If you happen to have a 'smart' voice assistant appliance in your house, (they're getting harder to avoid these days, especially if you want say wireless multiroom audio), one thing I recommend you do is configure your router's firewall to refuse forwarding any traffic with the source MAC address of the voice enabled appliance from your lan to wan, (outside internet), that way you don't have to trust the vendor not to record 24/7 - you can just enable/disable the firewall rule as needed.
OpenWrt has this under Network => Firewall => Traffic Rules, but it's going to be similar under derivatives like ASUS-WRT.
But basically any router that doesn't just have a basic smartphone app to manage it should be able to do it.
I don't have an assistant, and won't be getting one. Interested in the technology though.
Don't these devices require Internet access to answer some of the questions? A firewall rule blocking them would then defeat the purpose.
@fitheach Things like Sonos are useful without the built-in voice assistant, yet they have one. There's air purifiers now that come with Alexa. It's everywhere. And at least for OpenWrt you can easily toggle it on/off in the web UI or via a script, so have it disabled when you're deliberately using it, but enable afterwards.
Sonos? The smart speakers? I kind have that already as I have a radio transmitter which I connect to my laptop. I can then listen to my own broadcast anywhere in the house (or even outside). 😉
Except for the assistant part most of these things are buildable at home.
Years ago I used to have an Icecast server, but I found it wasn't that flexible a solution, for me. Any place I wanted music I had to have a computing device of some sort. The FM transmitter is very flexible. Any place I want music I only need an FM receiver. So, for example, in my shed I have an old battered portable radio. If I still want to control playback etc., I use VLC in a terminal from a tablet.
Forgot to mention FM transmitters are cheap as chips. Many under £10 in the UK.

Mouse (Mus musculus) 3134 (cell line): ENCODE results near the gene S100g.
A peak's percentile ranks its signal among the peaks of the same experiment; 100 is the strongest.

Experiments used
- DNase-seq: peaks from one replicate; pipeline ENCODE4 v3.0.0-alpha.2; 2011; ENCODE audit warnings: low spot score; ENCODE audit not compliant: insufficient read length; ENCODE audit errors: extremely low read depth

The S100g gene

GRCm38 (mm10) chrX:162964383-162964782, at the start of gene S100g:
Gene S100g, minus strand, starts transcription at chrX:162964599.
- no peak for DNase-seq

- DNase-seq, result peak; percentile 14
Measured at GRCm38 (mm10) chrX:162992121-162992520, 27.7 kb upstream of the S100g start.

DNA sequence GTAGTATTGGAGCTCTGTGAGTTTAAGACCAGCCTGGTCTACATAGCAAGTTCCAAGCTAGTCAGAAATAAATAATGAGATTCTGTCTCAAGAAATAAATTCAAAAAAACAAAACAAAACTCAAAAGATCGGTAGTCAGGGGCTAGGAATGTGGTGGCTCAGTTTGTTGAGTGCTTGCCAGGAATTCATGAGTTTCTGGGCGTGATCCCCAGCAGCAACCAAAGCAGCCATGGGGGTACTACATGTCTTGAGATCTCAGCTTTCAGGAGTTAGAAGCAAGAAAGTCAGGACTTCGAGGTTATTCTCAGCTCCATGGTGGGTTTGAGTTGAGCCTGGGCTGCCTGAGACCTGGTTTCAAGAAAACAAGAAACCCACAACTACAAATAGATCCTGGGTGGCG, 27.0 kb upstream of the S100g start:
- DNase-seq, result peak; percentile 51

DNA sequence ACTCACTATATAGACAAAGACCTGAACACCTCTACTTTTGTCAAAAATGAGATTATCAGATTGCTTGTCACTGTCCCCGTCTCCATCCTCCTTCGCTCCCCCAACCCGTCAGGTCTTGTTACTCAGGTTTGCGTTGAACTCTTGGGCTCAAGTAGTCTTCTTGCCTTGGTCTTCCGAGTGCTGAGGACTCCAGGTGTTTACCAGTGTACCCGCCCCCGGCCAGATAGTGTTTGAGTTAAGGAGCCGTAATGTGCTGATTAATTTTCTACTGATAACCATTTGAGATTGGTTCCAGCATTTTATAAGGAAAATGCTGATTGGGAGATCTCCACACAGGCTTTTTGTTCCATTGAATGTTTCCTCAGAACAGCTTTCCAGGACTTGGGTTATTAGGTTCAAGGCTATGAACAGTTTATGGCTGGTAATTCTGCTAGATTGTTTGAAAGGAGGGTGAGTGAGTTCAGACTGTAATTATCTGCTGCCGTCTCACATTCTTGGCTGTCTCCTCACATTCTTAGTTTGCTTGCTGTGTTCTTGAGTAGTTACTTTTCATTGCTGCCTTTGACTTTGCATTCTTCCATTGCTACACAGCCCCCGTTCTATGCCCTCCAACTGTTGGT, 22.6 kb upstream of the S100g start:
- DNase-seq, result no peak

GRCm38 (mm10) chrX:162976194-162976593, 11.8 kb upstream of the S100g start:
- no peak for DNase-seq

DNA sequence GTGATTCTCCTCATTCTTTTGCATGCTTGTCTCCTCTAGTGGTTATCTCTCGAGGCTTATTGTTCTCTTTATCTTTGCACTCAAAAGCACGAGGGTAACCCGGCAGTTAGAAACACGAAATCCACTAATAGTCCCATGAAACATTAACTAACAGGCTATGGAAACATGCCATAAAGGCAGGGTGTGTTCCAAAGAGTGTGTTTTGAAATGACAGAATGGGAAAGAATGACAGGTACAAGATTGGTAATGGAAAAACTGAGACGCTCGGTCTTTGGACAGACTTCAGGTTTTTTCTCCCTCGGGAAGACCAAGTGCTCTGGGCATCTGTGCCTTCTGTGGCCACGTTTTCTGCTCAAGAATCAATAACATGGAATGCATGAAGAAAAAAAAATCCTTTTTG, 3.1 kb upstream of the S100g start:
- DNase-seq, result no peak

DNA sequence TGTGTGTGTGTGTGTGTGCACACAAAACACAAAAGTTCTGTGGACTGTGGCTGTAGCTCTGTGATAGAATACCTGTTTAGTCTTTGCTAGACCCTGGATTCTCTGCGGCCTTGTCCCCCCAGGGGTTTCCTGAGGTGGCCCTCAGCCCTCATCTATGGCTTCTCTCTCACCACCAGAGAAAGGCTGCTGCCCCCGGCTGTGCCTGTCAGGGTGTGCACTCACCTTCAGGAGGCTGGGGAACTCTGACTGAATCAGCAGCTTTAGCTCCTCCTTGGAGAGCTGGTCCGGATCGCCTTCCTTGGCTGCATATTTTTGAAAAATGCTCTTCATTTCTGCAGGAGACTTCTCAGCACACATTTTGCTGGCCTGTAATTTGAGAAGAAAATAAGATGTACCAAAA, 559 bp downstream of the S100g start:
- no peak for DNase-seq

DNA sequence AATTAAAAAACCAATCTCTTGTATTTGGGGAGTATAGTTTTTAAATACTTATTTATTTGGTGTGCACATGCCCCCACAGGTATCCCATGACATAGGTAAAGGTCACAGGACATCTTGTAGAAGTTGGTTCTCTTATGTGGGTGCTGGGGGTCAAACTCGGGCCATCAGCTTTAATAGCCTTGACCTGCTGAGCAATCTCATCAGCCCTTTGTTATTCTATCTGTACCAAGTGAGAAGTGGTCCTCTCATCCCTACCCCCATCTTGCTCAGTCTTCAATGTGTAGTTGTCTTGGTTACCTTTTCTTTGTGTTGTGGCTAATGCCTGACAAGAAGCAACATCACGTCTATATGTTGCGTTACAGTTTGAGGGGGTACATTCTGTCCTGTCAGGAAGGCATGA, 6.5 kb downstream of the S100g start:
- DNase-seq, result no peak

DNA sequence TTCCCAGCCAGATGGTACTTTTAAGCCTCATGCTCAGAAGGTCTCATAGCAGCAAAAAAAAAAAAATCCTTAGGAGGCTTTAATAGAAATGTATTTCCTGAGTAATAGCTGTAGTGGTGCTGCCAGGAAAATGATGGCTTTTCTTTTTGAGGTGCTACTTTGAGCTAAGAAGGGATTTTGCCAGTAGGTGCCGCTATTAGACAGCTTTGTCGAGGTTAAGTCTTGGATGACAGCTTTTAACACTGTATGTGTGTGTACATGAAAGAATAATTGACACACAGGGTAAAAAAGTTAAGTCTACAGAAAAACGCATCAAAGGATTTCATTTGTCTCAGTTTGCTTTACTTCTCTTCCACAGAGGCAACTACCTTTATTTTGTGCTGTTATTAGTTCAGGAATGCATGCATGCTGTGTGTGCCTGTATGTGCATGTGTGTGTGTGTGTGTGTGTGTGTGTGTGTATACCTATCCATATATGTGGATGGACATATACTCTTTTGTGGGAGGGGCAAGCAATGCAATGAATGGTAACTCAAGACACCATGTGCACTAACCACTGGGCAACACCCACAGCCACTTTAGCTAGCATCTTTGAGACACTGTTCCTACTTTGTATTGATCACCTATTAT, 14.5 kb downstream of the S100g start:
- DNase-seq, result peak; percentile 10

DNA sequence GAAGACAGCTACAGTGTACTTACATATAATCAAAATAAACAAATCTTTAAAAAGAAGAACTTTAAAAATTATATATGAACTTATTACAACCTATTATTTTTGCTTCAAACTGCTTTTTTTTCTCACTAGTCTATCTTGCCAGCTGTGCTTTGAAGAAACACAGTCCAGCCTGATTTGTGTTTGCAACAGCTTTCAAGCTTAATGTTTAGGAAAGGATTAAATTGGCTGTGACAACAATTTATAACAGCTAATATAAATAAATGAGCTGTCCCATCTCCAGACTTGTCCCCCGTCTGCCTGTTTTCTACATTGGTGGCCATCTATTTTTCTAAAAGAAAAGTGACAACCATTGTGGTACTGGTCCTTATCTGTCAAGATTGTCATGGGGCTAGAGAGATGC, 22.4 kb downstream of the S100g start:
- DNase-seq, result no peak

@fitheach Yeah, the reason I went the Sonos/AirPlay route for now is precisely because for PulseAudio, I'd need to have some kind of #RaspberryPi setup everywhere, keeping it updated & all that, which is kind of a hassle.
I have to say the FM transmitter route seems more & more appealing as you talk about it. I am only concerned about the sound quality, something close to lossless would be nice & also I had a pair of wireless FM headphones that were prone to hiss. May've improved since.
Well, the Sonos is a computing device albeit made as an appliance. I can understand voice operation is a huge attraction.
I've had troubles in the past when the transmitter is too close to the PC output device. The best FM transmitters have a jack plug and a short length of cable leading to the transmitter. This keeps the transmitter a little distance from your source, reducing interference. Luckily, this type of FMT are the cheapest.
Other than that the only *possible* drawback is household appliances interfering with transmissions. Microwave ovens, for example, are particularly bad for creating interference.
@fitheach @MatejLach on some of the transmitters I've found using a 3,5mm jack plug to socket extension acts as an antenna, and gives you some extra range/keeps away interference (or you can wrap a few turns of a wire around the device and inductively couple it), but at 10 nanowatts its not going to cause you problems with Ofcom / your country's Communications Ministry (usually the range of these is just a few metres).
Exactly, and that is why the ones with the short length of cable work best.
My shed is 50m from the house, 75m from the living room (where my laptop lives). The transmission also has to go through several walls/doors. It manages it without problems. I get good reception in the shed.
I also use the same method in the car/camper. This also works well. Plus, I often wonder if other motorists pick up my "broadcasts". 😃
@fitheach @vfrmedia @MatejLach I used to have an FM transmitter supplied by a company called Veronica. I used it for a while to play my music round the house, but did some modifications to it after I realised the signal was travelling a mile.
This was long before the little consumer "iTrip" type transmitters were available.
Not just the power, though. Also geography, antenna (sender & receiver), and quality of receiver.
In an experiment a few years back I extended a bog-standard wifi device with a Pringles tube at one end and an old satellite dish at the other. I was able to get a reasonable signal at 1.5 miles.
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